Stephen Oppenheimer is a British paediatrician, geneticist and academic who has undertaken extensive research into the origins of the British and other European peoples, including his 2006 book entitled ‘The Origins Of The British’, in which he explores the genetic history of the native peoples of Britain. In his book, Oppenheimer hypothesises that the Anglo-Saxon and Celtic impact on the British gene pool were minimal and that the main bulk of our genetic stock can be traced back to the repopulation of Northern Europe after the end of the last ice age (c. 15,000 years ago). This runs contrary to much of the archaeological and cultural evidence that we see in present day England in particular, but as can be proven by genetic trails, culture and genetics do not always follow one another (although the extent to which this is true is exaggerated by Oppenheimer).
The book begins with an attack firstly on the concept of ‘Celtic’ as an ethnic group. Oppenheimer states that the concept of an insular Celtic empire of ‘Hallstatt’ Celts is something of a myth perpetuated by 18th century historians that has little to no genetic evidence supporting it, only archaeological. In particular, Oppenheimer derides the work of 18th century academic Edward Lhuyd who was the main author of works that began this myth of a great historic Celtic empire. The basis for this criticism is quite correct in that Lhuyd based his evidence on the fact that the Romans referred to certain tribes of people in Europe as ‘Celtae’ or ‘Keltoi’, and that the Greek historian Herodotus used these terms to refer to groups of people ‘based at the source of the Danube’.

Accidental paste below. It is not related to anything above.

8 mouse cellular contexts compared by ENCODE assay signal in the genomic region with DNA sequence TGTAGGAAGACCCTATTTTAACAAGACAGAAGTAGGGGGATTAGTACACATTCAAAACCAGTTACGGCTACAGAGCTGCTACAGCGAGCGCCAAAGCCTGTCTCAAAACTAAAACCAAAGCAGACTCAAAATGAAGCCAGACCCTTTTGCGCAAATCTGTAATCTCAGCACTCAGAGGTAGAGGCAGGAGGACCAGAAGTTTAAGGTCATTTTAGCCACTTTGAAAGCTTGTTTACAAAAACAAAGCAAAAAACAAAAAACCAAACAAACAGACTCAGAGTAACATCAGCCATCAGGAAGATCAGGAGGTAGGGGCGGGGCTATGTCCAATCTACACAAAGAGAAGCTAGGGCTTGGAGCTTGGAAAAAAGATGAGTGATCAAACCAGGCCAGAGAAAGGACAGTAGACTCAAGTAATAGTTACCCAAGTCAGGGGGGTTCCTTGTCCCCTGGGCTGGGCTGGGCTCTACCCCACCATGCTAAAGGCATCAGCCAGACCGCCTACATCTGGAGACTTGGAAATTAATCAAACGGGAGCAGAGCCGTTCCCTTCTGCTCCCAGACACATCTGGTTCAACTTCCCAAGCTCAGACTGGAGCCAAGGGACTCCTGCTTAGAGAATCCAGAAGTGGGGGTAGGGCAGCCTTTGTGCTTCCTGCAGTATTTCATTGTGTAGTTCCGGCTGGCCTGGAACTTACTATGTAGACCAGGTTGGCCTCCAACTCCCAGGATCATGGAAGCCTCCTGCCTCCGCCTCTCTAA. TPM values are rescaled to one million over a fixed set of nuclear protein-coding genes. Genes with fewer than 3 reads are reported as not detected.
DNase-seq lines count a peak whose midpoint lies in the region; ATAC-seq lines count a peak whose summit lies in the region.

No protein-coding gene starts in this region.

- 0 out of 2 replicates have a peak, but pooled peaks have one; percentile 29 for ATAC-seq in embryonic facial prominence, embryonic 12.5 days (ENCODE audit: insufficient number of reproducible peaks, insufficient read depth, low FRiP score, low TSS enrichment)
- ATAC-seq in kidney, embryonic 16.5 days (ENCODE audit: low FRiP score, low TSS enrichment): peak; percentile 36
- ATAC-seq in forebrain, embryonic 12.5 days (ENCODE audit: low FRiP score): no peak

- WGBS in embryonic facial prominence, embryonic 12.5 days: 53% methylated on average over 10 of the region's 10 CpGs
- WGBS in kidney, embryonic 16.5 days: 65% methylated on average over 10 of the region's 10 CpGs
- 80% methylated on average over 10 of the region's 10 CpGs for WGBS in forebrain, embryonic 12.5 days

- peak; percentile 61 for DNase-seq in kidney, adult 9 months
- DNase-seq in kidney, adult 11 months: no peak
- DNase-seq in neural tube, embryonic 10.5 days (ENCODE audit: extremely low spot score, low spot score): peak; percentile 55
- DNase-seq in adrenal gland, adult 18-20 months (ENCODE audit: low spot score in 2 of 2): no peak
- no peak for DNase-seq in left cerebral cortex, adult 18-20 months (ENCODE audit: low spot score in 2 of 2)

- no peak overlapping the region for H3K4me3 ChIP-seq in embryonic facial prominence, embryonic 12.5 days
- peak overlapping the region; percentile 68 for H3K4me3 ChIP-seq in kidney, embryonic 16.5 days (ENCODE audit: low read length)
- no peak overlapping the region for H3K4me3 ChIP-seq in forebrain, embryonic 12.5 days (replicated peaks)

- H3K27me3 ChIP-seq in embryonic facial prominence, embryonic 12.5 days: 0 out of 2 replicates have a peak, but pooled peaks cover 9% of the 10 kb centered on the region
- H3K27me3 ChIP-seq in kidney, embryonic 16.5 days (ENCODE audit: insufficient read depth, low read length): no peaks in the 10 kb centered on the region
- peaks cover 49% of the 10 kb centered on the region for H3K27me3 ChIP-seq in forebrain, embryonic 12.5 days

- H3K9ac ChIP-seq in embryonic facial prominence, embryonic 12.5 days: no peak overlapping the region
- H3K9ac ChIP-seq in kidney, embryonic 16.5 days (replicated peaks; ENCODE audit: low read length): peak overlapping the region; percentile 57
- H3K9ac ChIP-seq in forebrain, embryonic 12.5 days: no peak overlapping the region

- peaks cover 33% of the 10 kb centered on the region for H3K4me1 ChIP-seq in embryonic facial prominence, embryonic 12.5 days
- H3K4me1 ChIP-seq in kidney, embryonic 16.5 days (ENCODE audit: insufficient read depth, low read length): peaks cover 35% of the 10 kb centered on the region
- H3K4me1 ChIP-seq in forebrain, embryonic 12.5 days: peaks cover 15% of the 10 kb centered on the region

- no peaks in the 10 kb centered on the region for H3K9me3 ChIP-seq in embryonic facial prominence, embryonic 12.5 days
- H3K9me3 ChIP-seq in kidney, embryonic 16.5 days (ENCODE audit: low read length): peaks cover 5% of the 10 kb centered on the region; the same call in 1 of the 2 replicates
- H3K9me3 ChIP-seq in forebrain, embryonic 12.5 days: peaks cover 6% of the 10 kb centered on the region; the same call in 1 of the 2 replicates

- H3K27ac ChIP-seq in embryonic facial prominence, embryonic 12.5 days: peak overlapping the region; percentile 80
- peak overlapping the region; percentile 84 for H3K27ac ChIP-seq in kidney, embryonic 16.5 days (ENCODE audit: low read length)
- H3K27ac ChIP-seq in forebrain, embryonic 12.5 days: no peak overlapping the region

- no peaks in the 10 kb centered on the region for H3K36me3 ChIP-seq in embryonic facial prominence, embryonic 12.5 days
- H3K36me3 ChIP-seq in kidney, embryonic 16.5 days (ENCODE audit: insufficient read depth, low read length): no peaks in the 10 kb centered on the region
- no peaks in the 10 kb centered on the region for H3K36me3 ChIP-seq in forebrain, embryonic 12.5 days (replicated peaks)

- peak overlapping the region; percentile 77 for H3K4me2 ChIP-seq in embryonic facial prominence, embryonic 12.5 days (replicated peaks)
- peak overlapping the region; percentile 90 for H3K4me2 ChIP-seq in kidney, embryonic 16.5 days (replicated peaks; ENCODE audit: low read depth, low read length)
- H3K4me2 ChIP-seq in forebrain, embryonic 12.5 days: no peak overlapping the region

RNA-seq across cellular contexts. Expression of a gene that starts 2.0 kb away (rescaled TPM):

Herodotus died in 425 BC and lived in South East Europe for his entire life, being born in Turkey and meeting his end in Italy. He did not travel outside of this area and mistakenly believed the River Danube originated in the Pyrenees mountains, which is the piece of information Lhuyd omits from his work. Oppenheimer claims that Lhuyd, being a Welsh nationalist, intentionally left out this crucial part of Herodotus’ mistake in order to put forward this myth of an ancient, vast Celtic empire in Central Europe. Whilst the criticism of the notion of Hallstatt Celts being the ethnic group that populated the British Isles is a correct one, it does not dispel the idea of a homogeneous ethnic group populating Britain after the last glacial maximum, it simply is an error of terminology. Ie, the people we call Celts today are not the people Lhuyd was referring to in his work.
At this point it is only fair to look at Oppenheimer’s influencing personal circumstances, since he is rather fond of using the same methods to attack the work of others. The first and most important point is that Oppenheimer is an academic working within a university culture that is on the side of much of 20th century anthropology (politically correct and against Darwinist theories), thus, as said anthropologists would agree themselves, his work might be influenced by the culture and environment in which he finds himself.